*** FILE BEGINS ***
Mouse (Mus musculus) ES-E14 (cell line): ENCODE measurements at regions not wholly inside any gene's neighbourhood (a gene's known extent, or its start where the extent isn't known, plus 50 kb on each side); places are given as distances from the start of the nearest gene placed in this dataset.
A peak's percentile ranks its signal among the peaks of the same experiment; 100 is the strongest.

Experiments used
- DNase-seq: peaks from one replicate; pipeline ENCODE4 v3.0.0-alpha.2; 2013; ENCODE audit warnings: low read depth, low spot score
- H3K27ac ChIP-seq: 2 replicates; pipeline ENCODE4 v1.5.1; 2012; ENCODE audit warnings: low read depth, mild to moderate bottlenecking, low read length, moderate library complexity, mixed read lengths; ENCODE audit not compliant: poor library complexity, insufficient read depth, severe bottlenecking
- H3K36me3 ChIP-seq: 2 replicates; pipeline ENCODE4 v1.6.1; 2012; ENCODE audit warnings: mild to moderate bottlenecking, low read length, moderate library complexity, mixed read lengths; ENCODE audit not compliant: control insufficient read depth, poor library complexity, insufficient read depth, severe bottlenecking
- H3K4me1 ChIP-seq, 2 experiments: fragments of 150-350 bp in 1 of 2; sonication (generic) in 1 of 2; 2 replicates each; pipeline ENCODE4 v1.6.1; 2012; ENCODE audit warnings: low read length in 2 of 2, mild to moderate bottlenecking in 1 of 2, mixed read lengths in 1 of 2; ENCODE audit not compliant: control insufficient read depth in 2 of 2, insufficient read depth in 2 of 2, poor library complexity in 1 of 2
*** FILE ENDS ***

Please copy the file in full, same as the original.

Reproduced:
Mouse (Mus musculus) ES-E14 (cell line): ENCODE measurements at regions not wholly inside any gene's neighbourhood (a gene's known extent, or its start where the extent isn't known, plus 50 kb on each side); places are given as distances from the start of the nearest gene placed in this dataset.
A peak's percentile ranks its signal among the peaks of the same experiment; 100 is the strongest.

Experiments used
- DNase-seq: peaks from one replicate; pipeline ENCODE4 v3.0.0-alpha.2; 2013; ENCODE audit warnings: low read depth, low spot score
- H3K27ac ChIP-seq: 2 replicates; pipeline ENCODE4 v1.5.1; 2012; ENCODE audit warnings: low read depth, mild to moderate bottlenecking, low read length, moderate library complexity, mixed read lengths; ENCODE audit not compliant: poor library complexity, insufficient read depth, severe bottlenecking
- H3K36me3 ChIP-seq: 2 replicates; pipeline ENCODE4 v1.6.1; 2012; ENCODE audit warnings: mild to moderate bottlenecking, low read length, moderate library complexity, mixed read lengths; ENCODE audit not compliant: control insufficient read depth, poor library complexity, insufficient read depth, severe bottlenecking
- H3K4me1 ChIP-seq, 2 experiments: fragments of 150-350 bp in 1 of 2; sonication (generic) in 1 of 2; 2 replicates each; pipeline ENCODE4 v1.6.1; 2012; ENCODE audit warnings: low read length in 2 of 2, mild to moderate bottlenecking in 1 of 2, mixed read lengths in 1 of 2; ENCODE audit not compliant: control insufficient read depth in 2 of 2, insufficient read depth in 2 of 2, poor library complexity in 1 of 2